“With many corporates picking up the pieces [due to the Covid-19 crunch], we may see a second wave of job losses in South Africa extending to professionals … If this happens, it will have an impact on both the property and buy-to-let markets,” he adds.

Mkhwanazi reiterated that the current move from renting to buying a home is “a contributing factor” to the rise in flat vacancies.

“I see apartment vacancies continuing to increase, while rental escalations are expected to be subdued,” he notes.

Listen to Nompu Siziba’s interview with Erwin Rode of the Rode Report:



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The general property sector and the Cape Town residential letting sector in particular is shot.

Yes, indeed. But landlords are greedy as well. They brought this on themselves in many cases.

And the Mooikloof project aims to build 50 000 units East of Pretoria? Is Pretoria immune to this?

Else it could be a questionable endeavor in the short term.

It’s like apartheid style dormitory towns all over again.

This is a global phenomenon brought on by COVID-19 and is not unique to Saffa or Slaapstad. This situation will change and is already changing as countries open their borders, people return to work, and confidence increases.

All those people who vacated apartments are staying somewhere now? Where? Township 1 rooms, communes and cottages are booming at the moment. So for future developers they need to think outside the box for cheaper accomodation. People will ALWAYS need a place to sleep, its like food. There will ALWAYS be a demand for it.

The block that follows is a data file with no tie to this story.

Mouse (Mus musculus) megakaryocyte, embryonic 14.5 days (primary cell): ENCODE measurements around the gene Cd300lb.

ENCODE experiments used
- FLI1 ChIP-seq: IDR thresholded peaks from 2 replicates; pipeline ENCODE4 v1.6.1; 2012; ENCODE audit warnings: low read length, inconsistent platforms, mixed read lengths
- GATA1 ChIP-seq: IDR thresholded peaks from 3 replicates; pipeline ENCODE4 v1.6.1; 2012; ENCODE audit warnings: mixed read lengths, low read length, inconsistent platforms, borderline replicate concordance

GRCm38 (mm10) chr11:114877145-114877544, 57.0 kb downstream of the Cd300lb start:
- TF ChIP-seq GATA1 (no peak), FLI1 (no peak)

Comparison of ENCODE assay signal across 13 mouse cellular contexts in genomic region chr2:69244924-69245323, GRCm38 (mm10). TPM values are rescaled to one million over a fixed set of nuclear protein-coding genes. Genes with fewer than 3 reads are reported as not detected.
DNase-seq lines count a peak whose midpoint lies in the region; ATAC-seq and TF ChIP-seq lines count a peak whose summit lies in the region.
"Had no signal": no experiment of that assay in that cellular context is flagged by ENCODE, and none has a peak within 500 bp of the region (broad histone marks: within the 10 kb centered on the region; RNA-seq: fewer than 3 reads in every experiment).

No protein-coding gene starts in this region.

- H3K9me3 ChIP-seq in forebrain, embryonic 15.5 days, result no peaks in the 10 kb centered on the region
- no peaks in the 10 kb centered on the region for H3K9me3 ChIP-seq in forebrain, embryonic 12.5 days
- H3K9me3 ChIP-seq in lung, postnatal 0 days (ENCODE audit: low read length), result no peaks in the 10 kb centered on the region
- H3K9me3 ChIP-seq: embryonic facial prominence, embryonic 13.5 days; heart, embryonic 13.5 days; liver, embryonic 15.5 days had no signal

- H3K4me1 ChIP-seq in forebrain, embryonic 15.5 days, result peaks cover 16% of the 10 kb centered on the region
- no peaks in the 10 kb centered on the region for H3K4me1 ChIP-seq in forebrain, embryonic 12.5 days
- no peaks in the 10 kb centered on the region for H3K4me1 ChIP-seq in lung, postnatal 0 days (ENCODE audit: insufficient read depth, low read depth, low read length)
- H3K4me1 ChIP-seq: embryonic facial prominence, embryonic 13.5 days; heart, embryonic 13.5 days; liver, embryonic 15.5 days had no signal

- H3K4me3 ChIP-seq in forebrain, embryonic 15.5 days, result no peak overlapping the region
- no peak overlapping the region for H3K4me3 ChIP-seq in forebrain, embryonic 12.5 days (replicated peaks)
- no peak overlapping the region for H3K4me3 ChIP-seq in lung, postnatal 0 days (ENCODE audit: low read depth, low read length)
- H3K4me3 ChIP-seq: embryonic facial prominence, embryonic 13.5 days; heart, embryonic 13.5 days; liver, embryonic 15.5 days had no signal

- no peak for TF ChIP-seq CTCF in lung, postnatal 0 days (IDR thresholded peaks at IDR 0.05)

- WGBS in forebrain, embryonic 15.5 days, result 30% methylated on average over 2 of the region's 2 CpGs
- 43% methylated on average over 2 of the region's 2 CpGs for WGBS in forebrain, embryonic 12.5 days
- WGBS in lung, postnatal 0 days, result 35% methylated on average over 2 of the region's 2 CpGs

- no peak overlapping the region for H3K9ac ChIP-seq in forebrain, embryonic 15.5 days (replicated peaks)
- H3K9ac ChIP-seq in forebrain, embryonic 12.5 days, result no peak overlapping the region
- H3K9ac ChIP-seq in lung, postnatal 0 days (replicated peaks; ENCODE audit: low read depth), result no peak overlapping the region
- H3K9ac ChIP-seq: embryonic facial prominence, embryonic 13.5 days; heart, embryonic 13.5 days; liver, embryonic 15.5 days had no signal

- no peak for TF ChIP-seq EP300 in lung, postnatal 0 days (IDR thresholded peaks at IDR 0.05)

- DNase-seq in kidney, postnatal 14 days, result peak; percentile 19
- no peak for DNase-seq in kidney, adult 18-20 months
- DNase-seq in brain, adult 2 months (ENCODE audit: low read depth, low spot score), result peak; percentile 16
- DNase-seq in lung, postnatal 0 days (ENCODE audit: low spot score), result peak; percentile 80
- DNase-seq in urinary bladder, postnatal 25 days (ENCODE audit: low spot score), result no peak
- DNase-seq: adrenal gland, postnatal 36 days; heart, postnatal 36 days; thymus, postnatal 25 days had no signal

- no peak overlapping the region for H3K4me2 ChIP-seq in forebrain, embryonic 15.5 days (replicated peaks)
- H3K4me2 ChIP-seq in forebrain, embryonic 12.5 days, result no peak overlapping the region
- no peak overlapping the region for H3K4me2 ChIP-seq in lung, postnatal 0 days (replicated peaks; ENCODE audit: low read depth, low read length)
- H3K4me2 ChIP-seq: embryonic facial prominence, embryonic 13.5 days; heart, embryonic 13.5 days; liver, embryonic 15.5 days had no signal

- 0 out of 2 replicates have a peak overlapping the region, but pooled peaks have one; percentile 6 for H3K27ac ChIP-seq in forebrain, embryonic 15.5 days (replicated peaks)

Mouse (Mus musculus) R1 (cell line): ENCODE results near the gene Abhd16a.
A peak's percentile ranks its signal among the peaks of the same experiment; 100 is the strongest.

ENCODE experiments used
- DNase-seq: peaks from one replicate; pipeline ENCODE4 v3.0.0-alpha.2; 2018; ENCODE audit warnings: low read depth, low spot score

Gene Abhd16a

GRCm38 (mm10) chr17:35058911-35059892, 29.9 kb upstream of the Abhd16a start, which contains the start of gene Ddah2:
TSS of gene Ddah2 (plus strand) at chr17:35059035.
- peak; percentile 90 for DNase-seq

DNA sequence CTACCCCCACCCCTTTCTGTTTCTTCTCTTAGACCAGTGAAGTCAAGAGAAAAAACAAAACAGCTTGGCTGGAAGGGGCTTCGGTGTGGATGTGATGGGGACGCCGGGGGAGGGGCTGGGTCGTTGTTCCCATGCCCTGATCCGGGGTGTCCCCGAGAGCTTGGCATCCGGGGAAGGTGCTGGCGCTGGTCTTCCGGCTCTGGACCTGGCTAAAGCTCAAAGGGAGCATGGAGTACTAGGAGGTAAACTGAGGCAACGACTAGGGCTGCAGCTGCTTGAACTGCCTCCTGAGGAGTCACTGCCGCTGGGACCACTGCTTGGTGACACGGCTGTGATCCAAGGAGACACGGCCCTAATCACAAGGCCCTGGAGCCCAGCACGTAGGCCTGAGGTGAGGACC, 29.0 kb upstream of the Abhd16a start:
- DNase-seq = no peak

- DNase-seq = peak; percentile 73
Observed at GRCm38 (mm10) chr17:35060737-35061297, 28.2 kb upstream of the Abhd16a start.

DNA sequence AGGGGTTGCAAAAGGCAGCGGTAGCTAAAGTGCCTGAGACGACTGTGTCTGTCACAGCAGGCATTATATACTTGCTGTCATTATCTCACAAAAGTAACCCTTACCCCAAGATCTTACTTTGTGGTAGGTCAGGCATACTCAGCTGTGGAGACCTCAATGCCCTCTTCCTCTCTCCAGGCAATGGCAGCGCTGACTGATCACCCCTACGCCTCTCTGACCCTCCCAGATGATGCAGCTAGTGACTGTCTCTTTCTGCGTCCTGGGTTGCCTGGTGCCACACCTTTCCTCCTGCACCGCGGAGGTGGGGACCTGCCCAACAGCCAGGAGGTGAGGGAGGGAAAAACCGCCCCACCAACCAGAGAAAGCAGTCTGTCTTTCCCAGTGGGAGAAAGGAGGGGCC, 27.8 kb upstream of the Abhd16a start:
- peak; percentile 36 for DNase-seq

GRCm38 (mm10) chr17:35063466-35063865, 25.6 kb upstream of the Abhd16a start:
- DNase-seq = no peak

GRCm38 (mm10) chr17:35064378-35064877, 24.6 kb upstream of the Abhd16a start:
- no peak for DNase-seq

They have moved back with their families, sharing their homes and maybe expanding their homes to accommodate.

Major shift in society is occurring, and has caught the property “entrepreneurs” with their pants down.

I wonder what all those property “speculators” are feeling??Next comes selling. Whether by necessity or foreclosure the market is about to dump. 10 year Bear Market already.

Remember those heady days way back in 2016/17 when “entrepreneurs” were “snapping up” overpriced Cape Town widgets by the dozen?

These poeples now sitting with very expensive empty properties with very high monthly costs…

The Smart Money moved offshore….

Smart money geared the rental properties, remitted the funds offshore at R10 – R12 to the USD, invested in global equities, used the interest costs locally as a tax deduction and are now able to settle those bonds at R17 to the USD whilst still having capital offshore.

Well those who would listen.

@Charles- “gearing” properties is a theoretical myth and for sure does not work in Africa. Financially Overexposed and too much debt would be better words.

Remember the tourist from miserable climate countries. Coming from one, S.A climate is the crown jewel. Selling that properly will require accommodation unlimited. It all require a bit of above IQ planning. Sadly the only missing part in a otherwise beautiful/perfect country.

I need to notify my rental agency of my intention to renew at the end of October. Thanks for this article. I’ll use the link as the subject of my email.

Knock the rental right down. Tell them take it or leave it. If you have been a “good” tenant, they will come running after you to keep your business, rather than take a risk on extended vacancy or a nightmare tenant.

In this economic condition we have a frog boiling president who dreams of building a whole city .

Work from home changed many of the selection issues. In 2018 you would pay R4k extra to be 45min closer each way commute whether for cost or sanity. Now, you can stay in 2 bedroom townhouse with garden in Winelands for R8k less than a 1 bed CBD apartment costs.

End of comments.